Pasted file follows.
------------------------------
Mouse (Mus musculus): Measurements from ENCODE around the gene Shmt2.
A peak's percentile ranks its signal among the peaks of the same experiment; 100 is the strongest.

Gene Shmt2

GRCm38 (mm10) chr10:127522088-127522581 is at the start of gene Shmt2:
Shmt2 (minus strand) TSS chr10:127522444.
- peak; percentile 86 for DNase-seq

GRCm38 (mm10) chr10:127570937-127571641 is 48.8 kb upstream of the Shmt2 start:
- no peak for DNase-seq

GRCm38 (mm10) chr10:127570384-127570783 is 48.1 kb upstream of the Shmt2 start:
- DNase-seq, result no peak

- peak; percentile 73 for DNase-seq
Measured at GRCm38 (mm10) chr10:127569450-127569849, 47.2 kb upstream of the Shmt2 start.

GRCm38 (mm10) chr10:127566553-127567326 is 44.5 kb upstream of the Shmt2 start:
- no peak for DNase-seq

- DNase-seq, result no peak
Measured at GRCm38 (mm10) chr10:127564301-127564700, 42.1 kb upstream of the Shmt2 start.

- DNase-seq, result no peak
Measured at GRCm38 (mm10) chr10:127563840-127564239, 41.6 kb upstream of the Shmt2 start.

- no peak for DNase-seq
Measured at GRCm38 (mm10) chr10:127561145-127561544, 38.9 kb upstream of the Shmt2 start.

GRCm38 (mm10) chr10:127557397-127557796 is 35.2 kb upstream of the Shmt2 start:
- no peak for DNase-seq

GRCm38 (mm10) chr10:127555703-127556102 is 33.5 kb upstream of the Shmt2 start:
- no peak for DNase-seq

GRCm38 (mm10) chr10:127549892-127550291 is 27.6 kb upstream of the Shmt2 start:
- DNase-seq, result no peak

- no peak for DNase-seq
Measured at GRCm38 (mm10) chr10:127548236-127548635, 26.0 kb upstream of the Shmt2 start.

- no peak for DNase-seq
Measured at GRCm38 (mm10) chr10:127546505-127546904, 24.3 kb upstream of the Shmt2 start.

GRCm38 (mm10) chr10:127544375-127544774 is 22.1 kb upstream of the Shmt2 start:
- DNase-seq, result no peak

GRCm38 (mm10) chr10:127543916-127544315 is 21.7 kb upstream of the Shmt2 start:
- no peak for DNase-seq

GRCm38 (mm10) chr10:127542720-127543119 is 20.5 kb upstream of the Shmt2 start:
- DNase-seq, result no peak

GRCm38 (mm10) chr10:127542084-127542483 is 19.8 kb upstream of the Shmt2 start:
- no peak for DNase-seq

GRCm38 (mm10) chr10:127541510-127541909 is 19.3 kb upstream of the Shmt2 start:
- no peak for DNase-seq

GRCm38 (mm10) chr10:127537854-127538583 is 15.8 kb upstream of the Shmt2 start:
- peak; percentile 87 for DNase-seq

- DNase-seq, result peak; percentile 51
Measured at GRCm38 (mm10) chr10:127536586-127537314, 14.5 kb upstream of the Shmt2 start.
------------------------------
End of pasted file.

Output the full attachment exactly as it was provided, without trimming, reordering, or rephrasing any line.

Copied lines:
Mouse (Mus musculus): Measurements from ENCODE around the gene Shmt2.
A peak's percentile ranks its signal among the peaks of the same experiment; 100 is the strongest.

Gene Shmt2

GRCm38 (mm10) chr10:127522088-127522581 is at the start of gene Shmt2:
Shmt2 (minus strand) TSS chr10:127522444.
- peak; percentile 86 for DNase-seq

GRCm38 (mm10) chr10:127570937-127571641 is 48.8 kb upstream of the Shmt2 start:
- no peak for DNase-seq

GRCm38 (mm10) chr10:127570384-127570783 is 48.1 kb upstream of the Shmt2 start:
- DNase-seq, result no peak

- peak; percentile 73 for DNase-seq
Measured at GRCm38 (mm10) chr10:127569450-127569849, 47.2 kb upstream of the Shmt2 start.

GRCm38 (mm10) chr10:127566553-127567326 is 44.5 kb upstream of the Shmt2 start:
- no peak for DNase-seq

- DNase-seq, result no peak
Measured at GRCm38 (mm10) chr10:127564301-127564700, 42.1 kb upstream of the Shmt2 start.

- DNase-seq, result no peak
Measured at GRCm38 (mm10) chr10:127563840-127564239, 41.6 kb upstream of the Shmt2 start.

- no peak for DNase-seq
Measured at GRCm38 (mm10) chr10:127561145-127561544, 38.9 kb upstream of the Shmt2 start.

GRCm38 (mm10) chr10:127557397-127557796 is 35.2 kb upstream of the Shmt2 start:
- no peak for DNase-seq

GRCm38 (mm10) chr10:127555703-127556102 is 33.5 kb upstream of the Shmt2 start:
- no peak for DNase-seq

GRCm38 (mm10) chr10:127549892-127550291 is 27.6 kb upstream of the Shmt2 start:
- DNase-seq, result no peak

- no peak for DNase-seq
Measured at GRCm38 (mm10) chr10:127548236-127548635, 26.0 kb upstream of the Shmt2 start.

- no peak for DNase-seq
Measured at GRCm38 (mm10) chr10:127546505-127546904, 24.3 kb upstream of the Shmt2 start.

GRCm38 (mm10) chr10:127544375-127544774 is 22.1 kb upstream of the Shmt2 start:
- DNase-seq, result no peak

GRCm38 (mm10) chr10:127543916-127544315 is 21.7 kb upstream of the Shmt2 start:
- no peak for DNase-seq

GRCm38 (mm10) chr10:127542720-127543119 is 20.5 kb upstream of the Shmt2 start:
- DNase-seq, result no peak

GRCm38 (mm10) chr10:127542084-127542483 is 19.8 kb upstream of the Shmt2 start:
- no peak for DNase-seq

GRCm38 (mm10) chr10:127541510-127541909 is 19.3 kb upstream of the Shmt2 start:
- no peak for DNase-seq

GRCm38 (mm10) chr10:127537854-127538583 is 15.8 kb upstream of the Shmt2 start:
- peak; percentile 87 for DNase-seq

- DNase-seq, result peak; percentile 51
Measured at GRCm38 (mm10) chr10:127536586-127537314, 14.5 kb upstream of the Shmt2 start.